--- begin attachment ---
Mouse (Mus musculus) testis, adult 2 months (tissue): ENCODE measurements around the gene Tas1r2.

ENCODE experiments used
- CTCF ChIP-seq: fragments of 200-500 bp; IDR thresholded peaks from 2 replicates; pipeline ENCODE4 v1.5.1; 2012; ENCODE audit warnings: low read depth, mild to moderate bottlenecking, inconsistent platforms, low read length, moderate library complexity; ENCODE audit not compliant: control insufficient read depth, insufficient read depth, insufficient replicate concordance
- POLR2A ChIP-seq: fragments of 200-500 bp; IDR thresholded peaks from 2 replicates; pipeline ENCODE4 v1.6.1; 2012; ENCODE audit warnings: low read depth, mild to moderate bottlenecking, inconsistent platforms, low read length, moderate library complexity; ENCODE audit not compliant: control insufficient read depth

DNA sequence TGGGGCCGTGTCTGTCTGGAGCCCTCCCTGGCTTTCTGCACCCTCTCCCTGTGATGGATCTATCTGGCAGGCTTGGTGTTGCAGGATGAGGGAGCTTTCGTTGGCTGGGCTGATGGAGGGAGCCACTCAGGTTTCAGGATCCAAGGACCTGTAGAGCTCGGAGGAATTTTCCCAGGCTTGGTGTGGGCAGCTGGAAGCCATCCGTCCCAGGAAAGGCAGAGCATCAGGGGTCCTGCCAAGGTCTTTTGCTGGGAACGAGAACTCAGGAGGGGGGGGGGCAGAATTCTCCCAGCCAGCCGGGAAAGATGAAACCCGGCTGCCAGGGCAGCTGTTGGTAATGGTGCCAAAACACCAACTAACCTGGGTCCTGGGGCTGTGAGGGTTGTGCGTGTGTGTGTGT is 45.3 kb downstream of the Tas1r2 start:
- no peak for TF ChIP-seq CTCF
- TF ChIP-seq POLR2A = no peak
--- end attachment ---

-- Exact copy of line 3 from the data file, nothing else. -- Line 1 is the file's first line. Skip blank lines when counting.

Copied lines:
- CTCF ChIP-seq: fragments of 200-500 bp; IDR thresholded peaks from 2 replicates; pipeline ENCODE4 v1.5.1; 2012; ENCODE audit warnings: low read depth, mild to moderate bottlenecking, inconsistent platforms, low read length, moderate library complexity; ENCODE audit not compliant: control insufficient read depth, insufficient read depth, insufficient replicate concordance